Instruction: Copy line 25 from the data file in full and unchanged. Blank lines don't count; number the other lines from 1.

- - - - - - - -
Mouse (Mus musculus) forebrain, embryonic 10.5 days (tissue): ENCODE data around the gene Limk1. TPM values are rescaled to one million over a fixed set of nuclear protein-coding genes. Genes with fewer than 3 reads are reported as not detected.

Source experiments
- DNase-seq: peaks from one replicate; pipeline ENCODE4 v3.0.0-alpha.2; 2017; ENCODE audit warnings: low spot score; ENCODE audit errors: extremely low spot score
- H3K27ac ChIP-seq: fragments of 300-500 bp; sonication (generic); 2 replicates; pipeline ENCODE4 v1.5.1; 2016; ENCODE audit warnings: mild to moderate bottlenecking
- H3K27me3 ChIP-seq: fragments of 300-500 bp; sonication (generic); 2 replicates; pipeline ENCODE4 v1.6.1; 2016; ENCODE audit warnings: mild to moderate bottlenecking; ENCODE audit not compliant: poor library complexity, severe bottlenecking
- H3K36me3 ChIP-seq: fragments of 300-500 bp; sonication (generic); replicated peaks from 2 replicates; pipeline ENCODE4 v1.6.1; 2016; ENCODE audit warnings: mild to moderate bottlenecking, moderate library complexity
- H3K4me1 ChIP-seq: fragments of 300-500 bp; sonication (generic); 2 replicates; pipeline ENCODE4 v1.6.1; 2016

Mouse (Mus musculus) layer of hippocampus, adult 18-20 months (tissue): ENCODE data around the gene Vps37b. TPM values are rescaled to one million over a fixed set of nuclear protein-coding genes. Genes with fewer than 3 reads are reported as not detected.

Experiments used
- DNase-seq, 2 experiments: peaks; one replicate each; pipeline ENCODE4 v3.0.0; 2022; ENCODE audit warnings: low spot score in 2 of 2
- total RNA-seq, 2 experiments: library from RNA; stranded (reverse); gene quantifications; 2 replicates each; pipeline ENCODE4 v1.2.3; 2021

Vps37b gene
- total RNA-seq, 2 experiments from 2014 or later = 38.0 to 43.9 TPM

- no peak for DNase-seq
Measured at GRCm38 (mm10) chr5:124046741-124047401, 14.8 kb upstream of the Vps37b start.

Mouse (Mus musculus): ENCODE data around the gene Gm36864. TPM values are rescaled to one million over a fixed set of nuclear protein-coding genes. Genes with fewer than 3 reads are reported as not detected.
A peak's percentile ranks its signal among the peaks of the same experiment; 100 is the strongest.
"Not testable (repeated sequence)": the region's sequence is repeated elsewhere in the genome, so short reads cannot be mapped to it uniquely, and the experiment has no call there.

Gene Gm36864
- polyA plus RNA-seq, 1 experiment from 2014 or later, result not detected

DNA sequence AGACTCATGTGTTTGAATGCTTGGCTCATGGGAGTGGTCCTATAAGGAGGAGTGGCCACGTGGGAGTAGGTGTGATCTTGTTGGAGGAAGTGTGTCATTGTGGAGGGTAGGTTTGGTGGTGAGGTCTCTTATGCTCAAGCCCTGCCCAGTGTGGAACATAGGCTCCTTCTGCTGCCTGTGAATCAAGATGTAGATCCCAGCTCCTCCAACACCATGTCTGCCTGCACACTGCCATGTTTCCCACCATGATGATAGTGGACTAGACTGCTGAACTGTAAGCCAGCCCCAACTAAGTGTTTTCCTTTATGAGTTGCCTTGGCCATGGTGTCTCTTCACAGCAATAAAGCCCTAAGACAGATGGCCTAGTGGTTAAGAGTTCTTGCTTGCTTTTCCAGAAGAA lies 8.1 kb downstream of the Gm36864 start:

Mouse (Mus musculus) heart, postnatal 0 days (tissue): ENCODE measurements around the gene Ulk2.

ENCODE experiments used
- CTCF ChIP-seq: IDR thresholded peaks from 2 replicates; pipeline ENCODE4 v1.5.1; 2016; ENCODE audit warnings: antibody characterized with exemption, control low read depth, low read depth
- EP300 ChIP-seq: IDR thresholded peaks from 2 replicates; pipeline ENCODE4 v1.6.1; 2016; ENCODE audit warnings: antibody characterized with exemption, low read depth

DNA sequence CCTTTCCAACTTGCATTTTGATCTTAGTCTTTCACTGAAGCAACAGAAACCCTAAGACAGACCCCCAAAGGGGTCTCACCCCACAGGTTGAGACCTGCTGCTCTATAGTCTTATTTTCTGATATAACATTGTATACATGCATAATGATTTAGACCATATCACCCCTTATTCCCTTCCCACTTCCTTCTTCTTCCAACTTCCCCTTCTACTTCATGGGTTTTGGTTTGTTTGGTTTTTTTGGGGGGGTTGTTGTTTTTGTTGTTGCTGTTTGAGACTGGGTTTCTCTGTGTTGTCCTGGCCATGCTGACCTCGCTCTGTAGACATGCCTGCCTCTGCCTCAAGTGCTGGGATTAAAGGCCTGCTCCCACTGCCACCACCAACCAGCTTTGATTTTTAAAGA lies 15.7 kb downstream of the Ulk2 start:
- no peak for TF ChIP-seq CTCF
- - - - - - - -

- EP300 ChIP-seq: IDR thresholded peaks from 2 replicates; pipeline ENCODE4 v1.6.1; 2016; ENCODE audit warnings: antibody characterized with exemption, low read depth